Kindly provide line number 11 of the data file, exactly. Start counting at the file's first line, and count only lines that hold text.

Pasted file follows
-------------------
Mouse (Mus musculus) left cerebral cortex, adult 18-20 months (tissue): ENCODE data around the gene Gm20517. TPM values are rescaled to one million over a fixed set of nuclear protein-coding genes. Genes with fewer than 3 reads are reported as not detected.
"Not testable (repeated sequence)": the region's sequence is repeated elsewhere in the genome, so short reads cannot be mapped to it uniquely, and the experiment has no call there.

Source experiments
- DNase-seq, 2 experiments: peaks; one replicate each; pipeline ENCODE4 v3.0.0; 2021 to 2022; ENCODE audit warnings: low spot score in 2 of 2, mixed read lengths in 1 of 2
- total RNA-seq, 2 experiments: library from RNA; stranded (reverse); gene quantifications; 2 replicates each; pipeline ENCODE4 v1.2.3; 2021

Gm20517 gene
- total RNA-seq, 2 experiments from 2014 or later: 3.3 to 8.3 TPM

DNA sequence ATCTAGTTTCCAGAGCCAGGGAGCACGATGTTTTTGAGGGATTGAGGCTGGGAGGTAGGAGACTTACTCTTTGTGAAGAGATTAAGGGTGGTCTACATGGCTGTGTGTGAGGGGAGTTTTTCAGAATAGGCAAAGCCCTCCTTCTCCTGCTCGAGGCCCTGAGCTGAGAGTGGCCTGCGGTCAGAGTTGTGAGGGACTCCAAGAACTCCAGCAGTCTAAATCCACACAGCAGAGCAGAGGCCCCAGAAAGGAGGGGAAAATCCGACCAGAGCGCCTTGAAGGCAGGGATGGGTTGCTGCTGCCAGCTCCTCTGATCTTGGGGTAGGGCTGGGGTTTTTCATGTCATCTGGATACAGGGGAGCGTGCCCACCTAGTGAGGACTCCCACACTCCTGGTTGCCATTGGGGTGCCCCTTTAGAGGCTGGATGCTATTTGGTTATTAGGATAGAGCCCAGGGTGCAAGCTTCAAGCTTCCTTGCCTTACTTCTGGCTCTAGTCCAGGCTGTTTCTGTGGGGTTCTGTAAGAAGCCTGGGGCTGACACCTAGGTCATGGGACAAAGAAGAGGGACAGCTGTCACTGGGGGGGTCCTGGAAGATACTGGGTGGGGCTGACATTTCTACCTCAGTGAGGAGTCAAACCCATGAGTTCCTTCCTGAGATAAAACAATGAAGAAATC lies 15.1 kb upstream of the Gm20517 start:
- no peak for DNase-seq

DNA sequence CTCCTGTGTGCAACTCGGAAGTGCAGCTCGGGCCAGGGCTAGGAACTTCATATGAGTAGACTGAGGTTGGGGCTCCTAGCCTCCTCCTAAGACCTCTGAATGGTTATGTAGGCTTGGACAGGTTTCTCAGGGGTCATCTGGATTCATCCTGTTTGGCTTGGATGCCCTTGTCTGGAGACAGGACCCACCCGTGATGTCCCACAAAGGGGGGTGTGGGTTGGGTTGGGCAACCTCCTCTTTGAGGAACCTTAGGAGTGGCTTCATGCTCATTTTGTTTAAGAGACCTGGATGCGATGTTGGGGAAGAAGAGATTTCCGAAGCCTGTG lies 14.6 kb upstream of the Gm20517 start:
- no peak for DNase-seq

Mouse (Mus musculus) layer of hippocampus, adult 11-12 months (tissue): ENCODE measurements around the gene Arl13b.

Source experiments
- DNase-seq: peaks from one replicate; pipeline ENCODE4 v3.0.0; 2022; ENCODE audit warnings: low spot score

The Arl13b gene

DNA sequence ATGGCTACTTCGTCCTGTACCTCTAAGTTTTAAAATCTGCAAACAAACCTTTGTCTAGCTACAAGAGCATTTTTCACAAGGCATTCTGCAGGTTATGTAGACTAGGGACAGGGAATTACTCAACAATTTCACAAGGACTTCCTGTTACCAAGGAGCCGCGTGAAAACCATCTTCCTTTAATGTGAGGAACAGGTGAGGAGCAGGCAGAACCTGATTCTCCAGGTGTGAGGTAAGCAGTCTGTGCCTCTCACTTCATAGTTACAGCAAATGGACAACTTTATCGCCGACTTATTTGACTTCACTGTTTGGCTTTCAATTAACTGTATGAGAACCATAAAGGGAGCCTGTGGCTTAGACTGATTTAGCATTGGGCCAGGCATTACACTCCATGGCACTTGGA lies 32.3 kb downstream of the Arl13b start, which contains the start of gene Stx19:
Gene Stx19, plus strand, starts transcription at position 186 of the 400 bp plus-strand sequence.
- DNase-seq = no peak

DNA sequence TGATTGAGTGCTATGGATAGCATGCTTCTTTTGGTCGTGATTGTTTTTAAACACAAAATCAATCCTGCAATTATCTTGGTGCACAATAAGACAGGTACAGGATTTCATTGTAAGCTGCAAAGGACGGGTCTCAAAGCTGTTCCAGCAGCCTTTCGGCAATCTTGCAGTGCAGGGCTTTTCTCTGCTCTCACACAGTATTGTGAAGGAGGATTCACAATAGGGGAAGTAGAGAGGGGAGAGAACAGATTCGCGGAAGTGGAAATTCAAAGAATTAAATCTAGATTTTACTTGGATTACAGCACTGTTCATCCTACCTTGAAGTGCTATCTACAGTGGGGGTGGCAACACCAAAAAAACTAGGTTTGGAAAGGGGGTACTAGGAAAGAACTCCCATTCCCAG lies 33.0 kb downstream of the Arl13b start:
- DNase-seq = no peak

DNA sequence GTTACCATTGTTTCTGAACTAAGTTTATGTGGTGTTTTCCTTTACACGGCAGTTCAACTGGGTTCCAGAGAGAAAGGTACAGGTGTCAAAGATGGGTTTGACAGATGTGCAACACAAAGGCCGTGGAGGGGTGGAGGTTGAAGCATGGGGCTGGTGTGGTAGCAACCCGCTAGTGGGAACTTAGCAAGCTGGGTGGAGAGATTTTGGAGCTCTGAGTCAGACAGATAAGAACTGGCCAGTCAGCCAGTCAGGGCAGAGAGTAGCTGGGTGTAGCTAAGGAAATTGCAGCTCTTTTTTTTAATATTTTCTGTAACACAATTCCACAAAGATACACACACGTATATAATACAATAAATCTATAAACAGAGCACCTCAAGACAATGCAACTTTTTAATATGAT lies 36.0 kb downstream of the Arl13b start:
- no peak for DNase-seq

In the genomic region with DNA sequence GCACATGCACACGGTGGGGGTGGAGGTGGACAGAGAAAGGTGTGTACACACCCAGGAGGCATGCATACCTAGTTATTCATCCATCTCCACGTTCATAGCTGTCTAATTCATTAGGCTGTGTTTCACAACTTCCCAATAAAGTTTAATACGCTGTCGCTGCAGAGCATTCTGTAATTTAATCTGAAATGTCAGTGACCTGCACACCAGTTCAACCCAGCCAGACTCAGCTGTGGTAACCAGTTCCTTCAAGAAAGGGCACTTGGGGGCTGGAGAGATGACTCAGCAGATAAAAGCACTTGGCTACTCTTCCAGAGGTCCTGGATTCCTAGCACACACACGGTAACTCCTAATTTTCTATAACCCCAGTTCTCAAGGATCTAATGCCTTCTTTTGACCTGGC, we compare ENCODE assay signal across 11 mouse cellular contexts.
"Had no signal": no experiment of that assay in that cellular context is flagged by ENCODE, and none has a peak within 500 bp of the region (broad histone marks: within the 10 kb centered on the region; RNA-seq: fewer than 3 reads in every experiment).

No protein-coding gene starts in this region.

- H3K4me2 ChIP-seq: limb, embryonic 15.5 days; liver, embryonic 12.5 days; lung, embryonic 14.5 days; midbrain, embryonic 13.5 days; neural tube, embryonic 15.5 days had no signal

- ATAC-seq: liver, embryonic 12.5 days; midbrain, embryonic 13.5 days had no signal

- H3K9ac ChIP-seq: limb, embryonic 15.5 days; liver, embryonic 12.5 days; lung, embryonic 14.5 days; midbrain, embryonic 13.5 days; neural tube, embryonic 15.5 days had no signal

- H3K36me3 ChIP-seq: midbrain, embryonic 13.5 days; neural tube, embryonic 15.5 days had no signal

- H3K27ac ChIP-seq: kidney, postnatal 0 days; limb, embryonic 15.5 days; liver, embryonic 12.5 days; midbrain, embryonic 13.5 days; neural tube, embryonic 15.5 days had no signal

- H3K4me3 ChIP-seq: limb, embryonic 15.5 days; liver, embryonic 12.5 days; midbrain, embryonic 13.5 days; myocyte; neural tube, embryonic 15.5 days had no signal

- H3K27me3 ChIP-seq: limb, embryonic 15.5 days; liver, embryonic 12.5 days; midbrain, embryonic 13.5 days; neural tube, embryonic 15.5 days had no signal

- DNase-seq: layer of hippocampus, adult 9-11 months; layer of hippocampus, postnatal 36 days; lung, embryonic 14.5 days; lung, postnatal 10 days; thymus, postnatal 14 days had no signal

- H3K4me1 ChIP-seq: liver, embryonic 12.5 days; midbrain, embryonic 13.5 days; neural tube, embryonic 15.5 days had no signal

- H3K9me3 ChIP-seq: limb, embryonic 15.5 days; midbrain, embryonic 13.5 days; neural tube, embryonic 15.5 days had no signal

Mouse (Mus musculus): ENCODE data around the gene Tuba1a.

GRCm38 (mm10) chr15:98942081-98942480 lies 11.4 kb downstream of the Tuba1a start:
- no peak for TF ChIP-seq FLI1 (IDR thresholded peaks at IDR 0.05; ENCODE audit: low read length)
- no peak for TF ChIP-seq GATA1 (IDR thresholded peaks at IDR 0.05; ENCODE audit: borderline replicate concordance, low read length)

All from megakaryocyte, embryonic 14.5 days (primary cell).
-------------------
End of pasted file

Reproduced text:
- no peak for DNase-seq